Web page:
Ninety-nine-year-old Loretta Dittenhoefer loves math.
The 1941 St. Joseph’s College graduate said she’s always had a “natural bend” for numbers and equations. To her, math is greater than other studies — such as English and social studies — because an equation can only have one right answer.
Ms. Dittenhoefer’s gift for calculating math problems made it easy to pick a major when she enrolled at SJC Brooklyn — she would study math so she could teach the subject in a high school setting. It was the perfect plan; Ms. Dittenhoefer would then be able to pass on her love of numbers to hundreds of students.
But along the way, she hit a roadblock: schools rarely hired women to teach math in the 1940s.
To this day, Ms. Dittenhoefer vividly recalls the moment she learned her gender would keep her from living her dream as a math teacher.
“The first thing I did in September is take my little sheep skin (diploma) and go down to the Board of Education in Brooklyn, and I told them I wanted to get on the list to be a math teacher,” she said. “I can’t remember who it was who interviewed me, but she said ‘We prefer male teachers for science and math.’ She said, ‘You can go on the list, but we give them preference.’”
Seated on a wooden couch in her living room — donning pink lipstick and a perfectly accessorized outfit — Ms. Dittenhoefer recalled the sinking feeling she felt when she heard the devastating news.
“They weren’t talking about discrimination so much against women then,” she said. “But I thought that sounded very peculiar to me. I didn’t like it.”
While Ms. Dittenhoefer never had the chance to teach math, her desire to encourage students to appreciate numbers the way she does never faded. In fact, she credits her passion for math as one of the main reasons she became a member of the Aquinas Society, a special group of individuals who have made a long-term investment in the future of St. Joseph’s, naming the College as a beneficiary in their will or planned-giving vehicle.
“Our Aquinas Society members are people who have invested in the future of St. Joseph’s, and we are especially grateful for their foresight and generosity,” Ms. Loucks said. “You don’t have to be wealthy to include the College in your estate plans; even a relatively small estate gift makes a big impact.”
Ms. Dittenhoefer said she specifically requested that her gift be used toward scholarships for math majors — to help nourish the brains of other students who have a bend for math.
Although Ms. Dittenhoefer’s dreams of being a math teacher didn’t go as planned, the outgoing intellect still enjoyed a full career after graduating from SJC Brooklyn. She spent a short stint during the end of World War II producing precision instruments for the war while employed at Sperry Corporation, a now-defunct equipment and electronics company that was located in Lake Success, New York.
Ms. Dittenhoefer said she felt fulfilled by the work, explaining it required her to regularly solve mathematic equations. But her career would soon be derailed again due to her gender. When the men came back from the war, she was fired from her job at Sperry, she said.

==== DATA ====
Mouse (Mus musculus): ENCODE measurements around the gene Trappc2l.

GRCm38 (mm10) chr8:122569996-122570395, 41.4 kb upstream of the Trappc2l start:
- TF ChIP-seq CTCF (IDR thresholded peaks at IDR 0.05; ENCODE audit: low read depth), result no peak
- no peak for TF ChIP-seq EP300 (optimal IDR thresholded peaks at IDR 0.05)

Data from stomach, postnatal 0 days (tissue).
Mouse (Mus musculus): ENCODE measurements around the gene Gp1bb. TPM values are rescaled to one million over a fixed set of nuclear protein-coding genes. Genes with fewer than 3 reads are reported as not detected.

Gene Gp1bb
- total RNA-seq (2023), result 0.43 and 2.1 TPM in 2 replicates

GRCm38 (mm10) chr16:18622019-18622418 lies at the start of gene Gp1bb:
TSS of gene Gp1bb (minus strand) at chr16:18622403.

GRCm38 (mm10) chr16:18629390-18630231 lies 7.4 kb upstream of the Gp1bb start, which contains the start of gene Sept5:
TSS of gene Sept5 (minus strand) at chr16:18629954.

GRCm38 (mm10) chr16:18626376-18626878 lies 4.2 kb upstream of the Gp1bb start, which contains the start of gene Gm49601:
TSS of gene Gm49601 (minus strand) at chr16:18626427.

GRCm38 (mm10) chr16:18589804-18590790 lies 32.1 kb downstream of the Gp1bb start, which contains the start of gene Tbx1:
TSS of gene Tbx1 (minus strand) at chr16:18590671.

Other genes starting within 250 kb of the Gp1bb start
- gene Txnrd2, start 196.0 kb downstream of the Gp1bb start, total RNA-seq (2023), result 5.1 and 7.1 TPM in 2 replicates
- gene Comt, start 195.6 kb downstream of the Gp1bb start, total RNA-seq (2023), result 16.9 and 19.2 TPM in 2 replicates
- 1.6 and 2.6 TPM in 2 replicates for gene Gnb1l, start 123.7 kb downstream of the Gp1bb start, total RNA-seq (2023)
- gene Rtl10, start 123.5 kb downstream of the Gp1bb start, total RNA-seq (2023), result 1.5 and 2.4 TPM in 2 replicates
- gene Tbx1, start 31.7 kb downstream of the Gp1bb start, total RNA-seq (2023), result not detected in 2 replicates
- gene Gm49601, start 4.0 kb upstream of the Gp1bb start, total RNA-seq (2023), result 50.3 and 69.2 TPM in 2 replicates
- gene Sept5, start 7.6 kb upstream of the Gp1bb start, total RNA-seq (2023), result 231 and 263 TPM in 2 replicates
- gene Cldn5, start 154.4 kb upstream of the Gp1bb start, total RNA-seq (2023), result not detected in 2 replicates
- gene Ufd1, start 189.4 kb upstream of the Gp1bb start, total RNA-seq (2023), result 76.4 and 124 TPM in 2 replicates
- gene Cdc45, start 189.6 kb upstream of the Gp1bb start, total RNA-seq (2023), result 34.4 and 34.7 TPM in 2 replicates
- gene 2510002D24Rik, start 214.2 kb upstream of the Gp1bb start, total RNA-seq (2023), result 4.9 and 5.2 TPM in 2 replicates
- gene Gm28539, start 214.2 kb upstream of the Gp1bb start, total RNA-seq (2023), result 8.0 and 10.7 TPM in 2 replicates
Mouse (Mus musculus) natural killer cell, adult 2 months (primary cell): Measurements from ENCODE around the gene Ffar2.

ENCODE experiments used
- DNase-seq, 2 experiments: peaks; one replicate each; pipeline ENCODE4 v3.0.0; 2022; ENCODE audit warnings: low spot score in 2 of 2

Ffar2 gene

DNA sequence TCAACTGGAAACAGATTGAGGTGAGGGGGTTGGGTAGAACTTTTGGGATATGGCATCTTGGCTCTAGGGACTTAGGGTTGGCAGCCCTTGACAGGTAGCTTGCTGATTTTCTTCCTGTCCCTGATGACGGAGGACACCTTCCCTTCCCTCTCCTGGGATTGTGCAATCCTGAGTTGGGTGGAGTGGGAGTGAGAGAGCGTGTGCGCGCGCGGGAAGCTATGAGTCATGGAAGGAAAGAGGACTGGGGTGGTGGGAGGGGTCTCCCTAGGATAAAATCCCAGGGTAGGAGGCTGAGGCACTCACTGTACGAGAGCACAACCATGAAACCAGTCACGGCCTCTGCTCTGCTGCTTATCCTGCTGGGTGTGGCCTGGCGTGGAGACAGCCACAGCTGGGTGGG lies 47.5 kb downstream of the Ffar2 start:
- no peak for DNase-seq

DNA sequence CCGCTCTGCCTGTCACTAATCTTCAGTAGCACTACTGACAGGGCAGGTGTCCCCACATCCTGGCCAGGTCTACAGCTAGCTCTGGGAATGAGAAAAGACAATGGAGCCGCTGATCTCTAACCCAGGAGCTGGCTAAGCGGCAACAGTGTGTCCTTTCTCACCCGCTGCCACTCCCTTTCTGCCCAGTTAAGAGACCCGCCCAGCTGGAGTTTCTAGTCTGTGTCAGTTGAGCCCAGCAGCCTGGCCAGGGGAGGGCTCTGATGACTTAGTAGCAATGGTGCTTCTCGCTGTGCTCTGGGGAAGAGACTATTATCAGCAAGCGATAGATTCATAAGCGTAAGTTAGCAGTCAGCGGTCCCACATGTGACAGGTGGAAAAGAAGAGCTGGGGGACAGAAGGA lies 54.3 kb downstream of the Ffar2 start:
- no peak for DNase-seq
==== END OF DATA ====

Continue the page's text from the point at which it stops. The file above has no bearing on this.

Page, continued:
For the rest of her career, Ms. Dittenhoefer worked at an insurance company and as a manager at a business office.
She retired early, in 1978 at 57, to care for her sister, Eileen Mary, who suffered from cerebral palsy.
Eileen Mary Dittenhoefer died in 2000 at 78, but her memory remains plastered throughout Ms. Dittenhoefer’s rustic Melville home. In her home, Ms. Dittenhoefer pointed to several pieces of her sister’s intricate needle point work — including a picture of two deer in a snowy forest above her couch and the floral pillows next to her.
The house, where Ms. Dittenhoefer has lived for several decades, also holds evidence of her own hobbies. Tucked in a corner of her living room sits a Yamaha organ that Ms. Dittenhoefer has been playing classical music on for years.
When Ms. Dittenhoefer isn’t playing a tune on her organ, she’s often found listening to one of her collection of more than 100 vinyl records. She used to play the violin, but was forced to stop when arthritis crept into her hands.
“I miss it,” she said. “I look at it every day.”
Oftentimes on Sunday afternoons, Ms. Dittenhoefer will play classical music on her CD or record player softly in the background as she reads a book she selected from the large print section of the Half Hollow Hills Community Library. She pays biweekly visits to the library, bringing home anywhere from five to six books per trip.
Ms. Dittenhoefer said her choice in literature depends on what she feels like learning about that given week.
“I like biographies, mostly,” she said. “I like to read books about things that I’ve heard but then I don’t know what it means. For a long time, I thought about [Albert] Einstein and his famous formula for relativity.”
A wave of excitement rushes over Ms. Dittenhoefer’s face, as she explained the famous physics equation, E=mc2, that represents the correlation of energy to matter.
While the contents of the book were dense, the hardest part for Ms. Dittenhoefer was sitting in a bright enough spot to read the words on the page.
“I’m very lucky I have eyes,” said Ms. Dittenhoefer, noting she copes with Macular degeneration, a common but severe vision loss that usually targets people over 65. “I don’t complain. God has been good to me.”